It’s early in the process, but Woolwich is eyeing a four-per-cent tax hike for next year.
If that stands, the average homeowner would pay an additional $20 a year on the municipal portion of the tax bill, rising to $517 from $497. The local share represents about a fifth of the overall tax hit, with half siphoned off by Waterloo Region and 30 per cent by the school boards.
The four-per-cent figure was part of a discussion Tuesday night as councillors got the 2010 budget process underway. That represents a two-per-cent tax increase and the two-per-cent special levy for Woolwich’s slate of new recreation facilities. Next year is the final one for the extra charge.
Along with the tax proposal, finance director Richard Petherick reported the township posted a small surplus in its 2008 fiscal year, audited statements for which were tabled this week. After an operating deficit of $111,000 was offset by a capital projects surplus of $133,000, Woolwich was left $22,000 to the good.
For 2010, Petherick recommended that council maintain current levels of service, building on this year’s budget of $33.7 million – $10.2 million in operating expenses, $18.3 million for capital projects and $2.7 million for water operations.
A two-per-cent hike in the general levy would cover an inflationary increase in expenditures for next year, he said, noting this would allow the township “to essentially hold the line.”
Councillors seemed in general agreement with the target, although Coun. Murray Martin suggested staff look at only the two-per-cent capital levy, freezing other increases.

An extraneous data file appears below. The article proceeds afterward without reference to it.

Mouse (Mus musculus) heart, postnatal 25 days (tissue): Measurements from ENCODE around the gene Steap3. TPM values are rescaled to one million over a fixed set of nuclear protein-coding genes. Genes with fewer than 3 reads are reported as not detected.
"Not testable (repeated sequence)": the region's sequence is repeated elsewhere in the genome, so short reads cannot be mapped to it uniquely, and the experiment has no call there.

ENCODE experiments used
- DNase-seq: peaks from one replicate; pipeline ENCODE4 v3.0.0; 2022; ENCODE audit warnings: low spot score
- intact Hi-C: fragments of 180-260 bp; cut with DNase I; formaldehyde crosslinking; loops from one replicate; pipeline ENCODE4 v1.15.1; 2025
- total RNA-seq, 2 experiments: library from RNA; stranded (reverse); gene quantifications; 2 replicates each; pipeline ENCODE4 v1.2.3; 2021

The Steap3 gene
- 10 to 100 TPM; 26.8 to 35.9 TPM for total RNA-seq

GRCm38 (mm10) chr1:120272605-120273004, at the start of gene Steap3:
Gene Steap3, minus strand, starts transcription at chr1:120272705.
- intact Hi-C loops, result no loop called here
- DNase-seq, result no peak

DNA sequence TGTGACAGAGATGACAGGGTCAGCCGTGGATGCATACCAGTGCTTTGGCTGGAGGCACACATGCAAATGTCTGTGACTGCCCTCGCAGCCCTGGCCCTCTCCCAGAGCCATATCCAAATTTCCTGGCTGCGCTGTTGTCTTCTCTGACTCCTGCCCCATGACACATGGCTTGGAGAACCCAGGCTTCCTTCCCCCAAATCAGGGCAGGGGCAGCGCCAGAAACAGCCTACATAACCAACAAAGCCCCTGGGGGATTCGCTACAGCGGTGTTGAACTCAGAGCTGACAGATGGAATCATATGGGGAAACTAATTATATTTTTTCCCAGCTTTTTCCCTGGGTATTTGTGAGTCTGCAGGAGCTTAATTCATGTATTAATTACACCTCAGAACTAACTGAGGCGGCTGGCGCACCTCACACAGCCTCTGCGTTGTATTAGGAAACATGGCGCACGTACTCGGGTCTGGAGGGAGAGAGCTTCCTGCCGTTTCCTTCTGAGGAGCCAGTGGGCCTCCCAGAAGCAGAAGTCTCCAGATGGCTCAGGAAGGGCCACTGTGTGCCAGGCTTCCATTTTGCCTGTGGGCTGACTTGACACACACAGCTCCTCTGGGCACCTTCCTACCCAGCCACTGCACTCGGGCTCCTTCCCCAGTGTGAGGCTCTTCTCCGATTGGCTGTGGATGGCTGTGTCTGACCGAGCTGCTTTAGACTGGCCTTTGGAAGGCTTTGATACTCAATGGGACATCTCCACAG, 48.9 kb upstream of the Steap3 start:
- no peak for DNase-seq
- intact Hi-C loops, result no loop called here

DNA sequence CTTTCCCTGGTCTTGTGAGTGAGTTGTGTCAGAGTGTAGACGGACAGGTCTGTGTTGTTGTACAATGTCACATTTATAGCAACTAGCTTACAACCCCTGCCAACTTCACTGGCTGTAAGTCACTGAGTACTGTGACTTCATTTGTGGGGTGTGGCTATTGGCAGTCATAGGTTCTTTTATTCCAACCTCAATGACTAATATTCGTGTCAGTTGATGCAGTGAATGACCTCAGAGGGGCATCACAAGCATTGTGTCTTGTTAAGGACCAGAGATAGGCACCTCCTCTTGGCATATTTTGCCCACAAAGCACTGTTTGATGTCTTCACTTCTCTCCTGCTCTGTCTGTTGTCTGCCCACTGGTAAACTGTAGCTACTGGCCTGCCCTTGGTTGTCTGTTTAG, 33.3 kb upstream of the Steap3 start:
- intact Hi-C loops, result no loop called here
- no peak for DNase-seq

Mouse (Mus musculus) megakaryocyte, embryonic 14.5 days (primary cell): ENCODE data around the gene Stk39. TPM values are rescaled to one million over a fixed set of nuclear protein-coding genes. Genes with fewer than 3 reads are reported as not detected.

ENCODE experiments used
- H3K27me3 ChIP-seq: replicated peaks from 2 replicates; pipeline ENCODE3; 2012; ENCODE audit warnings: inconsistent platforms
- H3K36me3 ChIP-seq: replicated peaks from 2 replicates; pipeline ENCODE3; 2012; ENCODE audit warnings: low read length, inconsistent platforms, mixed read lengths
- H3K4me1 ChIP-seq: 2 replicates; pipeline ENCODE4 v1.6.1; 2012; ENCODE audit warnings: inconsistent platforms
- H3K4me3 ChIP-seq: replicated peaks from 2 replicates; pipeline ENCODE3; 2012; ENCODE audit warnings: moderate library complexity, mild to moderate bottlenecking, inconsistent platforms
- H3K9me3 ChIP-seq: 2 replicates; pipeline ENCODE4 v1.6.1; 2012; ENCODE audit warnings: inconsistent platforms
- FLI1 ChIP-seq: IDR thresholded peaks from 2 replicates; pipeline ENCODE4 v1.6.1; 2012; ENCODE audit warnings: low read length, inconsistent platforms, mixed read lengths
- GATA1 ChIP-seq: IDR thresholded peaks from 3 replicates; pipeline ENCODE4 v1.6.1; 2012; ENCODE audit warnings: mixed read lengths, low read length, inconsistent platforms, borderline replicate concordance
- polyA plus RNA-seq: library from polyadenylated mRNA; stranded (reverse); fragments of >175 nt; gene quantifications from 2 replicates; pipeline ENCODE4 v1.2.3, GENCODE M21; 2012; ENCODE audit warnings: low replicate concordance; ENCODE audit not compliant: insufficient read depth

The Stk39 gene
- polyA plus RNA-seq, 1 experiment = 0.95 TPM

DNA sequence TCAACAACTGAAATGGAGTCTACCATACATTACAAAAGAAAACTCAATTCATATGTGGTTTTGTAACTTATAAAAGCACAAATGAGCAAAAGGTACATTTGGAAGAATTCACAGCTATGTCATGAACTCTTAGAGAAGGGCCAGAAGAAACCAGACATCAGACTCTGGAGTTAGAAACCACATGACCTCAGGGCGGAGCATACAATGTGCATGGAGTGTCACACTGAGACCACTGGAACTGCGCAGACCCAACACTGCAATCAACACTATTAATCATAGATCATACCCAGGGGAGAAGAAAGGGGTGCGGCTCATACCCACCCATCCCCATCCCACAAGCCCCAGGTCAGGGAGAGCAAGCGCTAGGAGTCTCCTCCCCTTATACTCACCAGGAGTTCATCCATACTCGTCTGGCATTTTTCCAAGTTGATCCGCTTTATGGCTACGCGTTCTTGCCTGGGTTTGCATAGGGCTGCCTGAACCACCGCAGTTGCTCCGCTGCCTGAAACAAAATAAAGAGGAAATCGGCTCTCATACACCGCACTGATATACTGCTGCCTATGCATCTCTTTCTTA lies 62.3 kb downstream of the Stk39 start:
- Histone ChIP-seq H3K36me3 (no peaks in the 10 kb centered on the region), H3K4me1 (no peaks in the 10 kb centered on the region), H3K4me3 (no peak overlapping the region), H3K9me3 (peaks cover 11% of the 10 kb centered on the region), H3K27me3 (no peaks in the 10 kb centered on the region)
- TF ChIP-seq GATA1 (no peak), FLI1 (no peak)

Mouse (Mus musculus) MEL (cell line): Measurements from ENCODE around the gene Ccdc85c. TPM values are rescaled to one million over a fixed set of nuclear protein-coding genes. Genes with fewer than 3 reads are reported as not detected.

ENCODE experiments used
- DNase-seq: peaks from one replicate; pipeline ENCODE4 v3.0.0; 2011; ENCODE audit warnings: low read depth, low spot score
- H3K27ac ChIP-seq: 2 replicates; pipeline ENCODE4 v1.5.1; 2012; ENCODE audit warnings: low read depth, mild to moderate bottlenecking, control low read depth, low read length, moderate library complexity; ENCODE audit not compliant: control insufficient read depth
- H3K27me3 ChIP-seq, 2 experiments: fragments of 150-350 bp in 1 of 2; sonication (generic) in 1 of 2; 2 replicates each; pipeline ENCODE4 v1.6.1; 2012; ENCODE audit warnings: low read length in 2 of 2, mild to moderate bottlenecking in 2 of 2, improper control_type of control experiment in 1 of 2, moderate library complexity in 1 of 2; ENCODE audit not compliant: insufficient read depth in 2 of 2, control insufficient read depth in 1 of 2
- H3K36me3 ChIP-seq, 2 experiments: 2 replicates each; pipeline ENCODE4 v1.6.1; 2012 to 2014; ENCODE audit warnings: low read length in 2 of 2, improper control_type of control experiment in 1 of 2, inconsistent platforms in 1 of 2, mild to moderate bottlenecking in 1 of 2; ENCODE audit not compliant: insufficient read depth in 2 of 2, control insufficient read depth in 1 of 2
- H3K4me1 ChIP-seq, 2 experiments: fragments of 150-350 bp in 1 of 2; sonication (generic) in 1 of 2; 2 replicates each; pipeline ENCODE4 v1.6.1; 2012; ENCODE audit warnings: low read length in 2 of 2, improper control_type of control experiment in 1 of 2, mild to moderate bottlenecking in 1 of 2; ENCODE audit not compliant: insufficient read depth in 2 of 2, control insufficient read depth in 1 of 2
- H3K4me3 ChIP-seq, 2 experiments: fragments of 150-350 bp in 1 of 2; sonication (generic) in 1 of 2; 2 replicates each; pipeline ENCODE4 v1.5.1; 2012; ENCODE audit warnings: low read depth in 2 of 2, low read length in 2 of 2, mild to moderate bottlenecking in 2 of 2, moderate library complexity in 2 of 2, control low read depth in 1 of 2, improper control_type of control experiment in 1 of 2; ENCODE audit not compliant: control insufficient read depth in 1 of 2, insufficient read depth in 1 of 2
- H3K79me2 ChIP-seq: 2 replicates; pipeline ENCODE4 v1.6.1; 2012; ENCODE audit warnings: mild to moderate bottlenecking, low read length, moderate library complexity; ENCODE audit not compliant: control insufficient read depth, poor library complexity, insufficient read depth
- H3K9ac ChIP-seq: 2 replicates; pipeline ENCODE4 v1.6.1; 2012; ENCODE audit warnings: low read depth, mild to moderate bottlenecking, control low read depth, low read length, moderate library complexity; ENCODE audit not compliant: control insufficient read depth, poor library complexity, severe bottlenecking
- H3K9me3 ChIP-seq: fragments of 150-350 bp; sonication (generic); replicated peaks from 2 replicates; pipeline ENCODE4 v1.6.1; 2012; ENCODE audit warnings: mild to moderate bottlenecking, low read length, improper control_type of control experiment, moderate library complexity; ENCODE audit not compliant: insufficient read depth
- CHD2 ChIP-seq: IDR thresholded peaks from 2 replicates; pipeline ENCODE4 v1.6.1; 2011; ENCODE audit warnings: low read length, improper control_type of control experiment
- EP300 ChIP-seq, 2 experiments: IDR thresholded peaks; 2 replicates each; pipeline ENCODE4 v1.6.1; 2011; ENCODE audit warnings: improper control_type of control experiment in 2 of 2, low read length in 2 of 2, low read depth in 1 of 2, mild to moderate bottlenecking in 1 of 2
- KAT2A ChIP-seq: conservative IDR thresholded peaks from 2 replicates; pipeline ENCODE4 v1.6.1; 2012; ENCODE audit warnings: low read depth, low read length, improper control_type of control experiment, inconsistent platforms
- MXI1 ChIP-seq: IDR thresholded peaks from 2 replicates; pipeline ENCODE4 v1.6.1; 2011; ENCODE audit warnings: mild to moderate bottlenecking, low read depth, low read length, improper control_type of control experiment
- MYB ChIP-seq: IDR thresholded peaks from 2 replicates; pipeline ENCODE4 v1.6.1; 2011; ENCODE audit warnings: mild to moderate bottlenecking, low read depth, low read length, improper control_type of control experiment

A six-per-cent hike for 2009, coupled with four per cent for 2010, makes an average annual increase of five per cent in the last two years, far above inflation and extra burdensome in a recession where people are losing their jobs, he said.
“I took a lot of flak from people last year,” he added of the six-per-cent tax hit.
More amenable to Petherick’s proposal, Coun. Mark Bauman said a status-quo budget could work.
“Four per cent, for me, is the cap on what the budget has to be,” he said of the upper limit on next year’s tax increase.
Coupled with a forecast for the lowest assessment growth in five years – 2.5 per cent, down from a high of 5.91 per cent in 2007 – the township will be hard-pressed to maintain levels with a four-per-cent hike, but it should be possible, said Petherick.
The budget process is somewhat constrained by the fact more than 50 per cent of costs are tied to staffing. The current three-year contract, which expires next year, provides for a three-per-cent pay raise. When contract talks begin later this year, he expects a much sharper pencil to be used, with much lower rates.
Even at four per cent, however, residents are still likely to protest against the tax hikes given the economic conditions, suggested chief administrative officer David Brenneman. “Four per cent is not going to sit well with the public.”
That despite a forecast – based on four per cent in Woolwich and two per cent elsewhere – that shows only North Dumfries residents would pay less than Woolwich taxpayers – $344.07 versus $516.56 – on the municipal portion of property taxes. Wellesley Township residents would pay $705.11; Wilmot $595.03; City of Waterloo $876.76; Kitchener $933.36 and Cambridge $938.79. Nearby municipalities outside Waterloo Region are also forecasted to be higher: Centre Wellington at $659.03 and Mapleton Township at $721.62.